All things change (and I’m ok with that)

A year ago I had been out of the hospital for two months; I was newly diagnosed as diabetic; and I had just made some decisions… I was dropping the pretense of looking for some other job and embracing the fact that I am by nature a writer. I decided I really needed to get going on publishing. I also decided to get serious about attempting a NANOWRIMO project; writing an entire 50,000+ word novel in one month. It was a turbulent, scary time and I didn’t know what was to come.

Today, this year, I stopped at my local mega-mart to pick up a prescription… I actually know the pharmacist personally at this point. I have finished that NANOWRIMO project. I have ‘beat’ diabetes in that I no longer need insulin. I am struggling to adjust to the fact that I’m 30lbs lighter than when I went to the doctor six months ago (a full 100lbs) below my high point. And, I have a book out.

It really is a different year from last year.

I took a look around the mega-mart because they’re doing one of those “open while we’re remodeling” numbers and I wanted to see what’s new. I realized things are actually kind of new for me too. People are starting to accept that I’m actually self-employed (having books on Amazon helps). My wife is proposing her doctoral dissertation this week (I once thought I would be the one to have a doctorate). This year my ‘big question’ for NANOWRIMO is: can I actually write a 50,000+ word sequel in one month?

Things have changed a lot. Not all of the changes have been what I wanted or planned, but things are actually coming out for the better. The secret is I have chosen, and do choose, to do what I believe is right; to the best of my ability. That includes accepting the fact that I don’t do everything right; learning to do better; and actually doing (even when it isn’t easy). The other secret is the desire to be more than you are; to learn what you are and what you have the potential to be; and then honestly, actively striving to become.

Nietzsche wrote that if God didn’t exist it would have been necessary to invent him. I believe that he does exist (we can save the God is a she debate for another day). I believe he does understand us and has a plan for us. I also believe that coming to know who and what we are, and what we can do (and need to do), is a personal journey. It is not something anyone can, or should, compel anyone else to do. It doesn’t work that way.

So, yeah, my wife is getting the PHD I thought I would be getting; the bakery is inexplicably where the meat counter used to be; and I’m about to start the sequel to a book that wasn’t supposed to have a sequel. I’m ok with that. I am more than I was. I am growing and becoming what I can be.

With all the noise and strife in our world dear reader, with all the change and ‘stuff’ thrown at us every day, don’t forget the real human rights and the real opportunities to make good choices and become more than what we are.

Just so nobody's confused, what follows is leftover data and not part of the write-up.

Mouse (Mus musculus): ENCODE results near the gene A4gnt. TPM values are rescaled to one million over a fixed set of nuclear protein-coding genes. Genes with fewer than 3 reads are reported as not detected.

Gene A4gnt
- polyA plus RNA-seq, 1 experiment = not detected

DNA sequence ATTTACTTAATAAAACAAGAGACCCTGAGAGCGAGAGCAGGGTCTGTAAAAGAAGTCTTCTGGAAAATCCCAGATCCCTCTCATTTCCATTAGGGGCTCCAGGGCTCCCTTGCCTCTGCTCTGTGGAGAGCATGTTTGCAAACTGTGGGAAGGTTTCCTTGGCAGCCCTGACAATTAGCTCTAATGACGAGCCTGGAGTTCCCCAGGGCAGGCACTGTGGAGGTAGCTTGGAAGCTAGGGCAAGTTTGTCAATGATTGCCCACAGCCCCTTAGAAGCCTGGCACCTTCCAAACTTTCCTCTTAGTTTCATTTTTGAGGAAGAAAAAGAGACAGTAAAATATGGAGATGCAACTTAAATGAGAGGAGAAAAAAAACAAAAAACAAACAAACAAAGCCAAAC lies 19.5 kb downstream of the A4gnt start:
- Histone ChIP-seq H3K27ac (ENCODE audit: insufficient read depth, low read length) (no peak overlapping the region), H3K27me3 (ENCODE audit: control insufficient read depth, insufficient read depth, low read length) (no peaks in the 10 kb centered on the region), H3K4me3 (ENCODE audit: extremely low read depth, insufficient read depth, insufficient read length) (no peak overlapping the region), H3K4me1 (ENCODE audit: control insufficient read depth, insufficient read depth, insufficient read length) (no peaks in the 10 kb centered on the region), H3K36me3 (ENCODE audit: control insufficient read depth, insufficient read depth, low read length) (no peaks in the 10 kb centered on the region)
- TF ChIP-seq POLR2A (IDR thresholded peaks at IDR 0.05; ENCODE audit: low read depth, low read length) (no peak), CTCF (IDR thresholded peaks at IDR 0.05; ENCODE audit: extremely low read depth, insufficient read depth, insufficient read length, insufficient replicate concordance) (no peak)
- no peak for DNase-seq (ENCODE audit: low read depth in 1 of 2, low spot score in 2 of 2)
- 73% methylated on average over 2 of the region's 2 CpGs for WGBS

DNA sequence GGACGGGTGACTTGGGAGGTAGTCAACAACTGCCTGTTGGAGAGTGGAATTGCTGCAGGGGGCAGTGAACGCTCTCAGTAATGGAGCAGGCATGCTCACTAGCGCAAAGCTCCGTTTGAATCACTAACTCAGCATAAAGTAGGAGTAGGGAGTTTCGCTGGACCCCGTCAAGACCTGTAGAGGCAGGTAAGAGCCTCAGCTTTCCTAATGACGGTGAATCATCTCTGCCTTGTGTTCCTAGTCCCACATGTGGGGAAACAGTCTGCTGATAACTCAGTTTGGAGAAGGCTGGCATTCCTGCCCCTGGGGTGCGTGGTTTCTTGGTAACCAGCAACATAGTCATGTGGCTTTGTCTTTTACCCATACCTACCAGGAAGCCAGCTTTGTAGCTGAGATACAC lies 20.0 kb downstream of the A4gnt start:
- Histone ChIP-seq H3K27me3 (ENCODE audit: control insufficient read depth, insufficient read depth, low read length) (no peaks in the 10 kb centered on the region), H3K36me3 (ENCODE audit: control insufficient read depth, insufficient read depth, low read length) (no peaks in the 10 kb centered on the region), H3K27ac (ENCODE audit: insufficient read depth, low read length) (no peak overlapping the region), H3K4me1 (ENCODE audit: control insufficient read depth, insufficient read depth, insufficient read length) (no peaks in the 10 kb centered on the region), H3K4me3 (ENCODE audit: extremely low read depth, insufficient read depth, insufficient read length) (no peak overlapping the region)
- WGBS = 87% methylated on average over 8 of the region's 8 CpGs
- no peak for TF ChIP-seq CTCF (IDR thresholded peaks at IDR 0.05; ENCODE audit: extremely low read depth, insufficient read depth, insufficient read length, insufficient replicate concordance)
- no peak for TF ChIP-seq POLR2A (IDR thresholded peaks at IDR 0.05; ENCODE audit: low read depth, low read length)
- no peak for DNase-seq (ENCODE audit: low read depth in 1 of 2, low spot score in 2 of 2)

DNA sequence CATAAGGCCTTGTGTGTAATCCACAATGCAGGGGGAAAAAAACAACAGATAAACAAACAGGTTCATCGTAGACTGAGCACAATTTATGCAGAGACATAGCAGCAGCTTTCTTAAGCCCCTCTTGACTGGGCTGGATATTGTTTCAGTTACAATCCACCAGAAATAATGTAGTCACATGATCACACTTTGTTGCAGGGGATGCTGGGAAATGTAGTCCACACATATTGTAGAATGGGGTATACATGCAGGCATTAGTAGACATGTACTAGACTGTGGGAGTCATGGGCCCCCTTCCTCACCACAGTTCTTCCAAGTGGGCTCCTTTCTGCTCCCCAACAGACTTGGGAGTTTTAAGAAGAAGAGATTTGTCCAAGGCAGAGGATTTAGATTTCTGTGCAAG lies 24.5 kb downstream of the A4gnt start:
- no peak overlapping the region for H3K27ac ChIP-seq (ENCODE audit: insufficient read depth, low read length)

Until next time…

Um, where did they put the magazine rack? …and my notebook? …and…

Crashing Through

As I said in my last post there was no post last week do to (among other things) going to a memorial service for my mother…

In one week we had Tax Day, a finished draft to go to the publisher (which had to be done before I left), my mother’s memorial, dealing with in-laws, medical issues on that side of the family, and a surprise party (not a big fan of surprise parties). You would think that somewhere in all that, all the stress, there would be the thing that gets me wouldn’t you… You would be (and I was) wrong!

I’ve talked about some of my adventures with diabetes in this blog and this was another. and not in the way I expected…

Often the problems and damage from diabetes are from really high blood sugar. Stress is a known high blood sugar trigger. As are over eating and eating off schedule. This week I was guilty as charged for all of the above.

Travel and family quickly killed the schedule. Stress was through the roof. And, I had actually given myself permission to be a little looser on my diet while on the trip (and that was before the family and well wishers got into the act). By all rights my blood sugar should have been through the roof.

I was ready for it to be through the roof. I was ready for the stress. The thing that got me was the one that I didn’t see coming.

After all that, on the last day (supposedly) of the trip home; after I was restoring normalcy to my stress,  diet and life; my blood sugar levels dropped through the floor.

Lows are a real and significant problem.

I’m off insulin and my meds don’t cause lows. I hadn’t considered my ability to adapt to stress and ask/think about what happens when  it goes away. It never occurred to me to think about the after because I was focused on the during.